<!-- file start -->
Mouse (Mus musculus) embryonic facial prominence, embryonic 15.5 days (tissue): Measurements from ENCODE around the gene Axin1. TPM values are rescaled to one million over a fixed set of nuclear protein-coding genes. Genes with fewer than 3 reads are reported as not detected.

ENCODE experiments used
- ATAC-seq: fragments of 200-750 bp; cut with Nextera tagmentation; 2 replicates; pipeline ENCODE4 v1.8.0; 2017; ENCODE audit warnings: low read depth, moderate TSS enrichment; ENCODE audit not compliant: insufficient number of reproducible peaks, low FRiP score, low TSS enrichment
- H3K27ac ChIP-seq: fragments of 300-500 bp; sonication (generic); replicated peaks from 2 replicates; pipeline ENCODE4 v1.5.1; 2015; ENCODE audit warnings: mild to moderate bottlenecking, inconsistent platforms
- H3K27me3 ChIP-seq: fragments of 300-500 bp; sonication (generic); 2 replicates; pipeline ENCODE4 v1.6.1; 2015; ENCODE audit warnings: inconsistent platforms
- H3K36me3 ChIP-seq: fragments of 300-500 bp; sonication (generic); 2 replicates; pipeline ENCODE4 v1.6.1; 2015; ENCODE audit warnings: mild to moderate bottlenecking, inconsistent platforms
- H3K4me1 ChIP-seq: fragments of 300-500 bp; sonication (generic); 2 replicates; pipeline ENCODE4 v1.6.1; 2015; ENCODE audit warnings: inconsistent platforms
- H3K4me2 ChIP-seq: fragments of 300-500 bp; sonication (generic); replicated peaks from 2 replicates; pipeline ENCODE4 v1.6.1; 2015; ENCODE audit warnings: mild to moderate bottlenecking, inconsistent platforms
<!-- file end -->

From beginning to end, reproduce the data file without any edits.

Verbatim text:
Mouse (Mus musculus) embryonic facial prominence, embryonic 15.5 days (tissue): Measurements from ENCODE around the gene Axin1. TPM values are rescaled to one million over a fixed set of nuclear protein-coding genes. Genes with fewer than 3 reads are reported as not detected.

ENCODE experiments used
- ATAC-seq: fragments of 200-750 bp; cut with Nextera tagmentation; 2 replicates; pipeline ENCODE4 v1.8.0; 2017; ENCODE audit warnings: low read depth, moderate TSS enrichment; ENCODE audit not compliant: insufficient number of reproducible peaks, low FRiP score, low TSS enrichment
- H3K27ac ChIP-seq: fragments of 300-500 bp; sonication (generic); replicated peaks from 2 replicates; pipeline ENCODE4 v1.5.1; 2015; ENCODE audit warnings: mild to moderate bottlenecking, inconsistent platforms
- H3K27me3 ChIP-seq: fragments of 300-500 bp; sonication (generic); 2 replicates; pipeline ENCODE4 v1.6.1; 2015; ENCODE audit warnings: inconsistent platforms
- H3K36me3 ChIP-seq: fragments of 300-500 bp; sonication (generic); 2 replicates; pipeline ENCODE4 v1.6.1; 2015; ENCODE audit warnings: mild to moderate bottlenecking, inconsistent platforms
- H3K4me1 ChIP-seq: fragments of 300-500 bp; sonication (generic); 2 replicates; pipeline ENCODE4 v1.6.1; 2015; ENCODE audit warnings: inconsistent platforms
- H3K4me2 ChIP-seq: fragments of 300-500 bp; sonication (generic); replicated peaks from 2 replicates; pipeline ENCODE4 v1.6.1; 2015; ENCODE audit warnings: mild to moderate bottlenecking, inconsistent platforms